Try to avoid touching the section of glass you plan to paint after cleaning it, or consider using gloves to prevent getting oils or fingerprints on its surface.


Step 4: Transfer Your Design

Add tape to the rim of your glass and any other parts that you do not want painted including the rim of the glass. Not only are paints and sealants not food safe, but they will also come off quickly if they come into contact with lips and foodstuff often. Now is the time to attach your stencil design to the inside of your glass with some tape.  If you are having trouble making the paper sit flush with the glass, you can put in a rolled-up sock or something similar to keep it in place.

You can either paint the outline or trace the design onto the outside of the wine glass using a fine point sharpie, which can be painted over or removed later with rubbing alcohol or nail polish remover.

Stencil Painting Wine Glasses


Step 5: Paint Your Wine Glass

Once all the preparations have been done it is time to decorate wine glasses. Using one color at a time, start painting the glass working from top to bottom so that you do not smudge your paint. Allow your paint to dry between colors and coats to minimize colors bleeding and ensure that the paint adheres properly when dry. Try to avoid painting the edges of your tape and remove any tape once the paint is dry to the touch, but before it completely sets to prevent it from lifting your paint.  You can clean up the edges with a cotton bud dipped in nail polish remover or by using a blade to scrape off the dried paint.

Sponges are great for creating interesting patterns or covering large areas in a single color.

Wine Glass Painting

Brushes with natural bristles will give you a smoother finish with less visible brush strokes than brushes with synthetic bristles. Be sure to clean your brushes thoroughly in between colors and pop any air bubbles in your paint before it dries using a toothpick. If using oil paints, remember your fat-over-lean technique and ensure that your layers of paint increase in thickness as you work otherwise the paints will take longer to dry and be more susceptible to chipping and peeling. If using watercolors, use masking fluid to preserve your design’s highlights and allow it to dry completely before painting as usual.


Step 6: Protect Your Design

To finish off your design and make your glasses dishwasher safe, it is important to cure or seal them. Acrylic, enamel, and solvent-based paints can all be cured, while other paints will need to be sealed to become permanent. Follow the manufacturer’s instructions of your sealant carefully and be sure to keep it off the inside or rim of the wine glass. The two methods of curing are air curing or heat curing. To air cure, simply leave your painted wine glasses in a cool dry area for 21 days to set completely. If you prefer to heat cure your wine glasses, allow them to dry for 24 hours and then place them in a cold oven and bake them for 20 minutes at 350 °F.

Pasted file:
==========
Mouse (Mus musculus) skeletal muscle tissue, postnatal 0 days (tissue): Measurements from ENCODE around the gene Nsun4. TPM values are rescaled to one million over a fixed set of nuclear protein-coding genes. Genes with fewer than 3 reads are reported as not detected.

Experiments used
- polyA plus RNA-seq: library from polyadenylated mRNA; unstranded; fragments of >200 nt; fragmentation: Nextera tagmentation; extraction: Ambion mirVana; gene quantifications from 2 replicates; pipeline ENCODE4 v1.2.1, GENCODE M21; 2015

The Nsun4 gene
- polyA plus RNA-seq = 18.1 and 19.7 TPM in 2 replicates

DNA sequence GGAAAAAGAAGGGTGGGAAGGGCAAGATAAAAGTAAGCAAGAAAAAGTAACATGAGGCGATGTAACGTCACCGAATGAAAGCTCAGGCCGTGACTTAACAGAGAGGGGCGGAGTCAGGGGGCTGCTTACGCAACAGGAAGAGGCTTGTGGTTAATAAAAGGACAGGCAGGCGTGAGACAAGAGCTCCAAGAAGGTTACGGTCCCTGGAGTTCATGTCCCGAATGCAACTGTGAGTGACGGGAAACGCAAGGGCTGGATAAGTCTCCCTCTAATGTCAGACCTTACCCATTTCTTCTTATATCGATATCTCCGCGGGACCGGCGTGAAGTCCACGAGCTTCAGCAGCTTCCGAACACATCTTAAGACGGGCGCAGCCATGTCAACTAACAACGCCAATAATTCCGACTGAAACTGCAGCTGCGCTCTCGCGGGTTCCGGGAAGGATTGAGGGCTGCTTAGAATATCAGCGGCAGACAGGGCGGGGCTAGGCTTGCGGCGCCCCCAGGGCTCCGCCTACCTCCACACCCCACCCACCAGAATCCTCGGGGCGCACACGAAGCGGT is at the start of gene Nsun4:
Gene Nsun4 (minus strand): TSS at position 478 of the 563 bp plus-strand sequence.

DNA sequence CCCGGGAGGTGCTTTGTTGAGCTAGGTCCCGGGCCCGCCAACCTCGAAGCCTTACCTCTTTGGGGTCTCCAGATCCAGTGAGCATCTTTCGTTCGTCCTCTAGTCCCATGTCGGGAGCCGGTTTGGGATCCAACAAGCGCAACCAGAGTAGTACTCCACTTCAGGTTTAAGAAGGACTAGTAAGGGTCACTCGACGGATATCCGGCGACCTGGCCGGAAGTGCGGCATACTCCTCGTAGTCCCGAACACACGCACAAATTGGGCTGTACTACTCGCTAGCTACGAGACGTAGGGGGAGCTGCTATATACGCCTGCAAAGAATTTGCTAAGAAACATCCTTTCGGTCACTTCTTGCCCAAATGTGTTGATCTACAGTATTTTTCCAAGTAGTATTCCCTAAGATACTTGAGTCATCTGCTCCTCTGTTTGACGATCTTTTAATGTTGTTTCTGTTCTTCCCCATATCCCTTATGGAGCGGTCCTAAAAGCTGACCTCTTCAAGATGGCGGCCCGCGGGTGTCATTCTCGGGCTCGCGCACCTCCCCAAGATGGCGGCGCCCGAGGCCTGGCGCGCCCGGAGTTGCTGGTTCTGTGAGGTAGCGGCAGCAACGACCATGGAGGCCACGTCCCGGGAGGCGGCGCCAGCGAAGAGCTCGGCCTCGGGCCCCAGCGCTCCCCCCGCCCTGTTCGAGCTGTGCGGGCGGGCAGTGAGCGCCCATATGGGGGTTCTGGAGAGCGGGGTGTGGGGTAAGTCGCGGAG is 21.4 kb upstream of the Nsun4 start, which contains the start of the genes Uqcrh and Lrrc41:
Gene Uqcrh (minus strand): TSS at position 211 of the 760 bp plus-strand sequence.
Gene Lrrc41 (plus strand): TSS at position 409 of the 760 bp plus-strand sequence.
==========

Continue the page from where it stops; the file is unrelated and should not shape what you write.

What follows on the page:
Keeping the door closed, switch off your oven, and allow the wine glasses to cool completely before opening the door and removing them. This prevents your glasses from experiencing any extreme temperature changes, which could cause them to break.

Step by Step Wine Glass Painting

You can allow the glasses to cool in the oven overnight if you are unsure. Wait another three days after heat curing before using or washing your glass. Both methods will ensure that your paints adhere to your wine glass for many years, however, some people say that the paint lasts longer with heat-cured glasses. Cured paints are dishwasher safe, however, they should still be handled with care and should not be allowed to soak in water for long times. You can use your glasses without curing them once they are dry to the touch, however, you should avoid washing the paint and definitely do not attempt to wash them in the dishwasher.



Creative Painting Wine Glass Ideas

The hardest part about painting wine glasses is deciding what you are going to paint. You can easily make your own DIY painted wine glasses for special occasions, gift baskets, or holidays. Why stop at painting traditional wine glasses? Champagne, martini, and whiskey glasses can also be painted with cool and interesting designs.


Use Simple Designs

Abstract and geometric patterns are perfect from painting on glasses. Dots, swirls, stripes, and flowers are all great options that do not require much artistic skill. Abstract designs do not have to be perfect, in fact, having different sizes and orientations adds more visual interest to a plain pattern. Do not forget the stem and base of your wine glasses. If you are doing a flower design, try adding a stem or vine that wraps around the stem to connect the base of the bowl to the foot of the glass.

Mosaic glasses can be made with a simple geometric pattern. Use your tape to create random geometric shapes on your wine glasses and then paint each window in a different color. Peel off the tape before the paint dries completely to reveal a cool mosaic effect.